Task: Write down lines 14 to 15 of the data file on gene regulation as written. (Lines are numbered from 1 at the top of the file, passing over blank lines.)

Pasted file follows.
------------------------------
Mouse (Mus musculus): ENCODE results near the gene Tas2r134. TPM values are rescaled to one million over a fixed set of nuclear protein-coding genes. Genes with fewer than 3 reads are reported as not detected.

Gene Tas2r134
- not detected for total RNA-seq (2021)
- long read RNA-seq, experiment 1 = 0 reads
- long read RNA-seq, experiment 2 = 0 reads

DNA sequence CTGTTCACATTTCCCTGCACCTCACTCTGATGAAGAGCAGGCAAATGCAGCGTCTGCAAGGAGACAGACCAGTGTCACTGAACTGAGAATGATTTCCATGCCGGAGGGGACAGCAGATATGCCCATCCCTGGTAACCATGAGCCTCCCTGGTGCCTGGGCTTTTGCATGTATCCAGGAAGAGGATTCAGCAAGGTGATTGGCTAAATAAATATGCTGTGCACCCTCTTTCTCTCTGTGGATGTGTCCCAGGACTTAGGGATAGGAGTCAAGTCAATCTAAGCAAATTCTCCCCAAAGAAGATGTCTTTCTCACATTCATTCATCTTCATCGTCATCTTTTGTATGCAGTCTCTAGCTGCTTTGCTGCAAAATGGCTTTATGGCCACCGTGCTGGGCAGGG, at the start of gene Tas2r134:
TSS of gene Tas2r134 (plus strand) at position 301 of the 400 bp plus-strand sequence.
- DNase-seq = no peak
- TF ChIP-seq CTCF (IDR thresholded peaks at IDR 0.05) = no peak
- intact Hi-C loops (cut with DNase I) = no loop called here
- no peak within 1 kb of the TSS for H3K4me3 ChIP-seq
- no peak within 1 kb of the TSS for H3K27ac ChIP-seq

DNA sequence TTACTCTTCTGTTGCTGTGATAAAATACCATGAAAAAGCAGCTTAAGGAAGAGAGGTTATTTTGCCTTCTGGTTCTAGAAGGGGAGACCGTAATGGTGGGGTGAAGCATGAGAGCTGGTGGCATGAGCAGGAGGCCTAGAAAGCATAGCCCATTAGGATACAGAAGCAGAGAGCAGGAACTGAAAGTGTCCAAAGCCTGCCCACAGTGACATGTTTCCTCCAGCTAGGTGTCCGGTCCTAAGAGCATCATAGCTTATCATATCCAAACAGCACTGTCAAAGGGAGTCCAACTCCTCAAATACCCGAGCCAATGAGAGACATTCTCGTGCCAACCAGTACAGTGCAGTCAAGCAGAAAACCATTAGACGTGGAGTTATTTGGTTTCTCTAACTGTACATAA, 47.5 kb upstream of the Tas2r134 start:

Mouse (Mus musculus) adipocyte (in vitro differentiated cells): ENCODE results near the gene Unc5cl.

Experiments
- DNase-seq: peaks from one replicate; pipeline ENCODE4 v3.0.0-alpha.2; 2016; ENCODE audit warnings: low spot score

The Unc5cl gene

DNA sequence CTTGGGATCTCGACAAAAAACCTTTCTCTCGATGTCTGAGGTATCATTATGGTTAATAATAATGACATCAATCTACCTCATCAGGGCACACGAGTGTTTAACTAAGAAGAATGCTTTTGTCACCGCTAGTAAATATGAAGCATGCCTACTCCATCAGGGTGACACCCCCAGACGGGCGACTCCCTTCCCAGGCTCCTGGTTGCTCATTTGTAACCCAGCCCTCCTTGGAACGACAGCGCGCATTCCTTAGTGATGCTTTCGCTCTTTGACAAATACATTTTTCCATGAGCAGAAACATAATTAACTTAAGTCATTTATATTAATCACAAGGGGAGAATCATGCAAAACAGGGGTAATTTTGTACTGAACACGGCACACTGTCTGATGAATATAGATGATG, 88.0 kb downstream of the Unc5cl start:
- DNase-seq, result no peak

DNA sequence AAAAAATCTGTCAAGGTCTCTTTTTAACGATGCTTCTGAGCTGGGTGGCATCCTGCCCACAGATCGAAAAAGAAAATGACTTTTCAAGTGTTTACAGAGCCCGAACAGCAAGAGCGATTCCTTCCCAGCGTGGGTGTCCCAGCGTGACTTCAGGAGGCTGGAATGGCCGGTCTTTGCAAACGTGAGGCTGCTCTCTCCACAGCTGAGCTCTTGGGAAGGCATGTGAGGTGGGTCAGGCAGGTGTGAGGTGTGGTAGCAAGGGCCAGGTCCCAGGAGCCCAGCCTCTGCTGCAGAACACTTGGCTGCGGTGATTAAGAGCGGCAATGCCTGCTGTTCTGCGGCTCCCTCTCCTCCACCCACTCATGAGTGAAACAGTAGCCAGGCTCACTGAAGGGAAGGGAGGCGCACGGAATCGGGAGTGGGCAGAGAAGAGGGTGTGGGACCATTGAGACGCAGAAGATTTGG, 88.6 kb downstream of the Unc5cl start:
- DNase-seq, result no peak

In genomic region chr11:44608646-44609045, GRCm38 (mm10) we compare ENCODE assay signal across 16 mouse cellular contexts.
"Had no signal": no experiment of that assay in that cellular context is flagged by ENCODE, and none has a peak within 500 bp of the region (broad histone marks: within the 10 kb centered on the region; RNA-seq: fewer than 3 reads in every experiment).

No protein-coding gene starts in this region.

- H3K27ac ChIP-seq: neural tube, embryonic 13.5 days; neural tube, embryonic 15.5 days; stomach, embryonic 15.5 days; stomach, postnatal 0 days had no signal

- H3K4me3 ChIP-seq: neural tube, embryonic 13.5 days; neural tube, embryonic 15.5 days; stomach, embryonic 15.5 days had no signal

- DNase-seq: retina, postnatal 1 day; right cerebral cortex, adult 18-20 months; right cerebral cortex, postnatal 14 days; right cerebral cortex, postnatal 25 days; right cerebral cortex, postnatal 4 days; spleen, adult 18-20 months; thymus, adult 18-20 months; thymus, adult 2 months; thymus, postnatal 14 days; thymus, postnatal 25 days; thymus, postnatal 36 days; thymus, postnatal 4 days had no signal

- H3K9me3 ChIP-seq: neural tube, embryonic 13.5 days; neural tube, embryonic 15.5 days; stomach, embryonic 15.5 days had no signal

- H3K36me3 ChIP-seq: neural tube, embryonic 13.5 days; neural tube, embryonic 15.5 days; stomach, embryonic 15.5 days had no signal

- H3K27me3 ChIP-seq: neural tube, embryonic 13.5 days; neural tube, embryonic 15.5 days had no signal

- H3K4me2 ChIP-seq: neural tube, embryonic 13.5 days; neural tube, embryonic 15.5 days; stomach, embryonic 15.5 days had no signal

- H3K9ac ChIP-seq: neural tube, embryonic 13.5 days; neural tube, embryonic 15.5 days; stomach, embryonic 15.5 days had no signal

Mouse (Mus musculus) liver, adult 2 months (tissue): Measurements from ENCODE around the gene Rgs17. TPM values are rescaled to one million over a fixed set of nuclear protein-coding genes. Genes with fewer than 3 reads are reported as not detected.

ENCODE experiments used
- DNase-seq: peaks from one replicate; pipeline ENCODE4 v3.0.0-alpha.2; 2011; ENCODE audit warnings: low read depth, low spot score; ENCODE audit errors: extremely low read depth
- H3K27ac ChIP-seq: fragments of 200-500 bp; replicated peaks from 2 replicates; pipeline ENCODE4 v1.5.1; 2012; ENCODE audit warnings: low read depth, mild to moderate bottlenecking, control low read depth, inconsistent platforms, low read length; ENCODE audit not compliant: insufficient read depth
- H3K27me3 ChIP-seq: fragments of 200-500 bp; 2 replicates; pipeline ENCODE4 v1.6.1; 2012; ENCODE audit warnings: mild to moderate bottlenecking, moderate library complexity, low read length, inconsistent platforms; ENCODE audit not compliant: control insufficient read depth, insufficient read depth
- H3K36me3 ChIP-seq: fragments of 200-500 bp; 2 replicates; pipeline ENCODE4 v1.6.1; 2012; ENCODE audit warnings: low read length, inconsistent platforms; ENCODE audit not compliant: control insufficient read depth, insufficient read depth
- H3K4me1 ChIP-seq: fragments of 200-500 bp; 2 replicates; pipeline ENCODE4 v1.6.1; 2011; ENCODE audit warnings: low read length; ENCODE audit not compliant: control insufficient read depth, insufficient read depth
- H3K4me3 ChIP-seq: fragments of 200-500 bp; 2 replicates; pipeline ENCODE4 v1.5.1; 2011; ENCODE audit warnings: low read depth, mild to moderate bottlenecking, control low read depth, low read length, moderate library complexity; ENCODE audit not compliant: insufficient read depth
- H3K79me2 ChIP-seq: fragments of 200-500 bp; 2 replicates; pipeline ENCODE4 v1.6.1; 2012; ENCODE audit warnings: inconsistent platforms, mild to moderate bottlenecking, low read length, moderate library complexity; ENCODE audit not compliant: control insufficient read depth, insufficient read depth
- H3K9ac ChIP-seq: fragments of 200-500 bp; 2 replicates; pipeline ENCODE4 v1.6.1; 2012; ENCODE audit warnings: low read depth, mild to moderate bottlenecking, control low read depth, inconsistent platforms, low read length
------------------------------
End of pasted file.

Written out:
Mouse (Mus musculus) adipocyte (in vitro differentiated cells): ENCODE results near the gene Unc5cl.

Experiments